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South Sudan To Expel All Foreign Workers

The move would "severely hamper if not curtail" critical aid work in a country on the brink of famine, one aid worker said.

Last updated on July 3, 2018, at 12:54 p.m. ET

Posted on September 16, 2014, at 12:22 p.m. ET

A malnourished child at a Doctors Without Borders hospital in South Sudan in July.
Andreea Campeanu / Reuters

A malnourished child at a Doctors Without Borders hospital in South Sudan in July.

South Sudan's labor minister declared Tuesday that foreigners can no longer work for international non-governmental organizations, which are moving massive amounts of humanitarian aid in a country on the brink of famine.

The order, reported by a local radio station, also applies to communications companies, banks, insurance companies, oil companies and hotels. It says that foreign workers of any nationality must stop working by Oct. 15 and businesses or organizations must thereafter advertise for the vacant posts.

Armed conflict returned to South Sudan in December, spreading from the capital of Juba across the country as the army clashes with a rebel group led by Riek Machar, a former vice president. President Salva Kiir had accused Machar of attempting to overthrow Kiir's government last summer, an accusation Machar has denied.

The anti-foreigner move caught most organizations working in the country by surprise. Tariq Riebl, country director for Oxfam in South Sudan, said the order would "severely hamper or curtail" aid efforts in conflict- and hunger-wracked country.

"We are still confirming how resolutely this policy would be implemented. We are hoping that the government of South Sudan will reconsider its options," Riebl told BuzzFeed News by telephone from Juba. "If this policy is implemented however... it would be extremely difficult to envisage continuing our work at this scale if foreign nationals are not allowed to continue to work."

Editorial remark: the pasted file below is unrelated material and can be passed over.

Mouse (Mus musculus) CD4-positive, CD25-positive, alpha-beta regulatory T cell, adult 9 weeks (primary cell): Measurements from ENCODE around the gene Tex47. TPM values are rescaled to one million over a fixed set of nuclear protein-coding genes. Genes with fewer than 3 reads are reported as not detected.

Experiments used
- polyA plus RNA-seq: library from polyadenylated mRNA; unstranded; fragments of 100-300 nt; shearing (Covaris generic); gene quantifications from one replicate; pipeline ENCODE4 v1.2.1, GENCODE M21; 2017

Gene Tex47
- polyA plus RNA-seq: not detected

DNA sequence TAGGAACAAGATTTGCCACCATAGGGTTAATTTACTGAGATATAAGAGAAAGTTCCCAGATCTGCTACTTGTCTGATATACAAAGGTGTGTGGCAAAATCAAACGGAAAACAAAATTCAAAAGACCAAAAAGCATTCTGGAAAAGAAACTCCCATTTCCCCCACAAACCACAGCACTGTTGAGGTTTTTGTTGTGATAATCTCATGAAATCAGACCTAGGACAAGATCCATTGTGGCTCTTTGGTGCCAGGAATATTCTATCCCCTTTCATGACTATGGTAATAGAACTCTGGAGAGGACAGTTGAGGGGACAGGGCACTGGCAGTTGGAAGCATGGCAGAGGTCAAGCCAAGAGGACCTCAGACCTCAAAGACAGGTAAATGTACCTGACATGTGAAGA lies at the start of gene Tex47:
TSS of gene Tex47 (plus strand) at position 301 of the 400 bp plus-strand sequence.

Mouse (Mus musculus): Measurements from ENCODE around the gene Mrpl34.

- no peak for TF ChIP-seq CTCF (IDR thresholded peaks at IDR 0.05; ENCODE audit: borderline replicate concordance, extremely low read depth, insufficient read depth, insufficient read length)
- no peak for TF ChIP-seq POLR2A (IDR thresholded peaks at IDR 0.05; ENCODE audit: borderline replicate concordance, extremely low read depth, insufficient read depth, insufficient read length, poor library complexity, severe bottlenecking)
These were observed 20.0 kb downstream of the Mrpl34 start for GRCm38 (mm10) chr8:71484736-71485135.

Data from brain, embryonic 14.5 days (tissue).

Riebl said most of his organization's staff are South Sudanese, but foreigners with technical expertise play critical roles in managing Oxfam programs. The group provides water sanitation and emergency response services in South Sudan, reaching nearly 175,000 people last year.

Doctors Without Borders is still a major player in South Sudan's health sector — despite having had its clinics targeted by parties to both sides of the conflict and its patients killed — and other international organizations provide assistance for everything from education to agriculture. A spokesman for the group said it had not yet had time to confirm and review the order.

South Sudan is at risk for famine, and aid organizations have been at the forefront of ensuring access to basic nutrition for millions of people. The World Food Program targets 2,000 distribution points once a month; in June the group reached 1.4 million people in need of food aid.

Relations between aid groups and the government of South Sudan have been tense for months, and aid workers say privately that the government politicizes aid and hinders their work.

"If you're operating in opposition areas, it's hard to get to the airport and on those helicopters," said one American aid worker with experience in South Sudan. "They don't make [aid delivery] impossible but they make it really hard."

The ministerial order comes as South Sudan's parliament is deliberating a bill to regulate the non-governmental sector. Aid groups had had concerns about that bill, but the surprise order is even more severe, all but eliminating independent hiring practices.

Aid organizations, meanwhile, can't find enough local staff to hire, Riebl said.

"It's not as if there's a huge level of staff still available on the labor market that we have not already sourced. The humanitarian sector is probably the biggest employment sector in the country," he said. "There is no excess capacity really available from what we can see."

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